(LaTeX) Abstract:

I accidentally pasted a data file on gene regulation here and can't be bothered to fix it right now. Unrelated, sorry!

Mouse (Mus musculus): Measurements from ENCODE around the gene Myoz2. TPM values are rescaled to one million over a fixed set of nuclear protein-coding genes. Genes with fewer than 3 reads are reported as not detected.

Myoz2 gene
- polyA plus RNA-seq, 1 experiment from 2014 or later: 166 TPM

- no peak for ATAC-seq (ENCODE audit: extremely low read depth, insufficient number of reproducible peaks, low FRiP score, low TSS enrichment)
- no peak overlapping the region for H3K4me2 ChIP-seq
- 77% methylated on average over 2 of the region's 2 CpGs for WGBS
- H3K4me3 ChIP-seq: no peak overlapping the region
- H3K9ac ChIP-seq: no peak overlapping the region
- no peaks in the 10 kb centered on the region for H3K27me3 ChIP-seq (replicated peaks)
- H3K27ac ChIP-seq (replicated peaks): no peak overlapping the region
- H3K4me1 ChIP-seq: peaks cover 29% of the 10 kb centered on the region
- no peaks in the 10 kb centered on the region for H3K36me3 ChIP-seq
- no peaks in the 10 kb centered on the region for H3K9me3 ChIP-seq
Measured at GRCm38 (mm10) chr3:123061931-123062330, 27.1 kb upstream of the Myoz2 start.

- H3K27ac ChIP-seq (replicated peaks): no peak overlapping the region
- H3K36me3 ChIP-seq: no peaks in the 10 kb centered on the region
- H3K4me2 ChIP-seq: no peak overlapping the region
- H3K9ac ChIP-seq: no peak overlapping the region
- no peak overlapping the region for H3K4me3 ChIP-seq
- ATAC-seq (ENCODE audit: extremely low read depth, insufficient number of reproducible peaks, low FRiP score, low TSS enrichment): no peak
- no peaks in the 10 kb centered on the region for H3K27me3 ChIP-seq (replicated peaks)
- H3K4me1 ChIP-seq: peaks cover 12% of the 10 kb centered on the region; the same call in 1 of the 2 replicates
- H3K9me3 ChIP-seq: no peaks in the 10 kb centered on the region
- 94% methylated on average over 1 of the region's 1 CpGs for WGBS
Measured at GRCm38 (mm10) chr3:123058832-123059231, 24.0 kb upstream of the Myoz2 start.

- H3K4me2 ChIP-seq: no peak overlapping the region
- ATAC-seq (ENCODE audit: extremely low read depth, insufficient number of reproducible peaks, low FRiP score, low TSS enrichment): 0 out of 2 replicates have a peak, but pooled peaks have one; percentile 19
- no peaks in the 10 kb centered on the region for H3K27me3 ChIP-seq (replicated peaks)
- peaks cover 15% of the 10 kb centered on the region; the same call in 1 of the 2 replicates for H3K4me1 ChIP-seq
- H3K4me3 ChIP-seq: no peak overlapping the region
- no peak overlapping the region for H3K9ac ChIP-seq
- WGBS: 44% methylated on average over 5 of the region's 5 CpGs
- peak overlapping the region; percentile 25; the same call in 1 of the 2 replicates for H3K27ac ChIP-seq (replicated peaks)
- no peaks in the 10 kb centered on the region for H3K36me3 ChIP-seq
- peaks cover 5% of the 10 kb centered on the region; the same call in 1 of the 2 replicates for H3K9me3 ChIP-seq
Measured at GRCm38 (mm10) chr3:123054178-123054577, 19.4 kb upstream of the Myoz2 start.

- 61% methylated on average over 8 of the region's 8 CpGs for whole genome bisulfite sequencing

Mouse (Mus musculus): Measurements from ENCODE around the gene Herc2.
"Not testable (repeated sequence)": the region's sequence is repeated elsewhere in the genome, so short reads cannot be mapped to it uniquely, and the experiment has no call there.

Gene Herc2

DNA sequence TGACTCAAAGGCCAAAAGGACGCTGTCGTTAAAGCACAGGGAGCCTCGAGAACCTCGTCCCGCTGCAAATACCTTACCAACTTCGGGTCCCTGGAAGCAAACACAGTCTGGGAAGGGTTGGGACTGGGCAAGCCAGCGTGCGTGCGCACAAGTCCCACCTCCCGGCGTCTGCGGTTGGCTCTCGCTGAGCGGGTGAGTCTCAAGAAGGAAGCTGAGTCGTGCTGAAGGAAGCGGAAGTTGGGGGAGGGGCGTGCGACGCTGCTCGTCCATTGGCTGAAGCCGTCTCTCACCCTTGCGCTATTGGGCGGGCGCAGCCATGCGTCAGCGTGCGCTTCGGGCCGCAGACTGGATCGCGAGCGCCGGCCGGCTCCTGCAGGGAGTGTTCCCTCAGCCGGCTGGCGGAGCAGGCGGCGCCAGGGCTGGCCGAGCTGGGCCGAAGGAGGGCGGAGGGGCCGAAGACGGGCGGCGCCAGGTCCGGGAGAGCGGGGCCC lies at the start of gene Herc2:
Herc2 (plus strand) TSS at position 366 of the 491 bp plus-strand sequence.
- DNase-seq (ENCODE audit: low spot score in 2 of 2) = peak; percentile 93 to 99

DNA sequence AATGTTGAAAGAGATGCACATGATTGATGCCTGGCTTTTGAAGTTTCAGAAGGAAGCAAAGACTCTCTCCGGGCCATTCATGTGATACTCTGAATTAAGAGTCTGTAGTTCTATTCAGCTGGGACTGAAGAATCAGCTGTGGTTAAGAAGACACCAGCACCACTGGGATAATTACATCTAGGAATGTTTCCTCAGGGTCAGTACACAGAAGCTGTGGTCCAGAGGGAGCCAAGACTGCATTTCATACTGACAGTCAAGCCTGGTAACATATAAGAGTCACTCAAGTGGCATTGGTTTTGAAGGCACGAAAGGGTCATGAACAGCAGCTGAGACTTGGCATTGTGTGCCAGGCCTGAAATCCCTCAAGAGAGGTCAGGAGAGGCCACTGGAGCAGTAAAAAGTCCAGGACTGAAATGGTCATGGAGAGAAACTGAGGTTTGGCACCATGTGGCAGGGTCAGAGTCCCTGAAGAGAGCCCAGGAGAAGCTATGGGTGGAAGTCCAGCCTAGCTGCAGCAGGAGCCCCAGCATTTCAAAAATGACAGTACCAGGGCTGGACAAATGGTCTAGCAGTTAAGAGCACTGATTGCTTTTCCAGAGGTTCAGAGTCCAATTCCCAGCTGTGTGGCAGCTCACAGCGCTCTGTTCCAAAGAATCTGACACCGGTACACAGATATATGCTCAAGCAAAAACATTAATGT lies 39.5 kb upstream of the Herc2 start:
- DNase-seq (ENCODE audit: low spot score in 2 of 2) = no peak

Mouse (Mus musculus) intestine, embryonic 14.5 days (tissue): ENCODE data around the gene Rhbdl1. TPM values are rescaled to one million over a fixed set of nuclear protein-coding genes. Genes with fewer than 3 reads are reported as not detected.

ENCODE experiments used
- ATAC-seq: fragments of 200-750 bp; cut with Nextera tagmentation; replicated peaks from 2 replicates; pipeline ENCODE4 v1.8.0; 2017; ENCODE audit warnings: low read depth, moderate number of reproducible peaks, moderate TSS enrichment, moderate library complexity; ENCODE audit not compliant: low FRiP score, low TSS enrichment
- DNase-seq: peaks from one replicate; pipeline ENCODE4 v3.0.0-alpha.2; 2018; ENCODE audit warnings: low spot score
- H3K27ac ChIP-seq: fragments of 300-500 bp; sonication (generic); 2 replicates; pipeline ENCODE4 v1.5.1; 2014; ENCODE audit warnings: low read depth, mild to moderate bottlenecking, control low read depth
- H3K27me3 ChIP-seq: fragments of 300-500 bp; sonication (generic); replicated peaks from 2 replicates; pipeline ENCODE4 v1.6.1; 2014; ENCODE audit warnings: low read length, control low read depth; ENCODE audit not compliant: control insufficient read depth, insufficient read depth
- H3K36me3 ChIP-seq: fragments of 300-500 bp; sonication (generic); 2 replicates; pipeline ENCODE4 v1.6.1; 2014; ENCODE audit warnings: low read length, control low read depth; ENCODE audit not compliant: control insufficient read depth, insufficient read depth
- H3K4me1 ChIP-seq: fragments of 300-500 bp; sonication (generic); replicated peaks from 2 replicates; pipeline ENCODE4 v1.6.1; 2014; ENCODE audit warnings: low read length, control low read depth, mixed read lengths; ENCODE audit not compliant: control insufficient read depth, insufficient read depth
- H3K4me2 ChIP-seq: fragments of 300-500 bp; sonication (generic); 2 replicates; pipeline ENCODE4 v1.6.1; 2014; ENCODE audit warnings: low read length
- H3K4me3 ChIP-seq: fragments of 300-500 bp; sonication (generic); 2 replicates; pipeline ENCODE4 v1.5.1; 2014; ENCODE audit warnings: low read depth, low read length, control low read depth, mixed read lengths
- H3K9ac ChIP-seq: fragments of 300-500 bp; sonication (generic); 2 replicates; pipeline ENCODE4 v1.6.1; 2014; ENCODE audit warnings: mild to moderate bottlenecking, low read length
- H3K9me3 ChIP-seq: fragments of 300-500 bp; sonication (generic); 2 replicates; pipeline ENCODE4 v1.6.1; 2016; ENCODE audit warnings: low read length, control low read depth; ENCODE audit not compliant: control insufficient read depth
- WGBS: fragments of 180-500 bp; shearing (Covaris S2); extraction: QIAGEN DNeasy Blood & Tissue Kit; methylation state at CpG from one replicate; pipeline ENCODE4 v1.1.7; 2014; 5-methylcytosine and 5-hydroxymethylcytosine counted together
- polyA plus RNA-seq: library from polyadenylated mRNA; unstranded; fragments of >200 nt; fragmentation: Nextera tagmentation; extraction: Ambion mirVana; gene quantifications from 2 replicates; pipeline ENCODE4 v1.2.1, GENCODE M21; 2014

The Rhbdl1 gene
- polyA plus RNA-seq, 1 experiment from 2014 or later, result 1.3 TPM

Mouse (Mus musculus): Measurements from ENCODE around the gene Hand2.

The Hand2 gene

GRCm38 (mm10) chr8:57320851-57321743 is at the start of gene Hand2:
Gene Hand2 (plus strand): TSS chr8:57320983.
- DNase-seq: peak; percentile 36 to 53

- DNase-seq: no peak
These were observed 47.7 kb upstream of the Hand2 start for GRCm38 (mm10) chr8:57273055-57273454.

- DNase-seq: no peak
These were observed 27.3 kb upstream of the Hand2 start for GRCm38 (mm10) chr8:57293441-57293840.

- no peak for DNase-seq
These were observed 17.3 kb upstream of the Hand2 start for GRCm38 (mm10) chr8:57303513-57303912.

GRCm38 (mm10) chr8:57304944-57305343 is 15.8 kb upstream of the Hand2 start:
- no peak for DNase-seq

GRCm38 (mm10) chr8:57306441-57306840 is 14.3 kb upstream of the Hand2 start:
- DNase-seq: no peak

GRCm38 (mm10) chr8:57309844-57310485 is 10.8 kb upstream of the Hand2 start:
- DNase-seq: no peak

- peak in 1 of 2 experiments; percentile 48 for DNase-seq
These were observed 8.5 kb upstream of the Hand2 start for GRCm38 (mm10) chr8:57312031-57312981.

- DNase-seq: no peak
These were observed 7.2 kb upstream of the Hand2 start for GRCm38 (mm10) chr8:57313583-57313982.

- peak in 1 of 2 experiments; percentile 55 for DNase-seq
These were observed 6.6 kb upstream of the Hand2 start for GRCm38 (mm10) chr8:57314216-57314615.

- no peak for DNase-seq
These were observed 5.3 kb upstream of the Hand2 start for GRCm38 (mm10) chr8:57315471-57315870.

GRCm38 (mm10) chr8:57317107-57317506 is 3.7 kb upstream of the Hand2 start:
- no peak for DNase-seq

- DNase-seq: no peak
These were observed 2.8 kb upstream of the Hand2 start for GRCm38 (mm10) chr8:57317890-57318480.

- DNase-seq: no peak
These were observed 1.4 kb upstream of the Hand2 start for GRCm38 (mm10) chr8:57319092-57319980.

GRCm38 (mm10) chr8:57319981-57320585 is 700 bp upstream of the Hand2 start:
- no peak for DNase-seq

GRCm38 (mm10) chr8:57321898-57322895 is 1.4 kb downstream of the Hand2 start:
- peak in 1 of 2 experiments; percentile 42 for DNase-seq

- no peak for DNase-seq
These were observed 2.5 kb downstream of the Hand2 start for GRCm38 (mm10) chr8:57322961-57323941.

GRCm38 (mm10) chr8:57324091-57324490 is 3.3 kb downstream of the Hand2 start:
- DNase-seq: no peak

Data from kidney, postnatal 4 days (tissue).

An {\em equational system\/} is a set of equations. Often we are interested in knowing if an equation follows logically from the given set. For example, given the equations $x + y = y + x$, $(x + y) + z = x + (y + z)$, and $((x+y)+ (x+y)) = x$, we might want to know if the equation $(x+y)+ (x+y)=x$ is a logical consequence. As another example, we might want to know if $x * y = y * x$ in a group in which $x ^ 2 = e$ for all $x$. Such systems are of interest for computer scientists as well as mathematicians. Common data structures like lists and stacks can often be described by such sets of equations. Furthermore, systems for mechanising such proofs on a computer are becoming more and more powerful. In addition, a functional program is essentially a set of equations, typically with higher order functions, and the execution of a program is then a kind of equational reasoning. We will discuss methods of inference that are particularly adapted to equational systems without explicit higher order functions. We will also discuss systems in which the equations may have conditions attached. Next we will consider the use of equational reasoning in general theorem proving programs. We also touch on the use of equations in logic and functional programming. Our survey differs from others in several ways. In general, our survey uses formalisms based on logic, and emphasizes the relationship between syntax and semantics. Some of our notation is novel, and some results may be original. Our presentation of some topics like unfailing completion and strong sequentiality is different. We do not emphasize properties of systems with more than one rewrite relation, as do other surveys. We do not study inductive theorems; for that, see a later chapter in this series. The organization of our survey is also different than others. 




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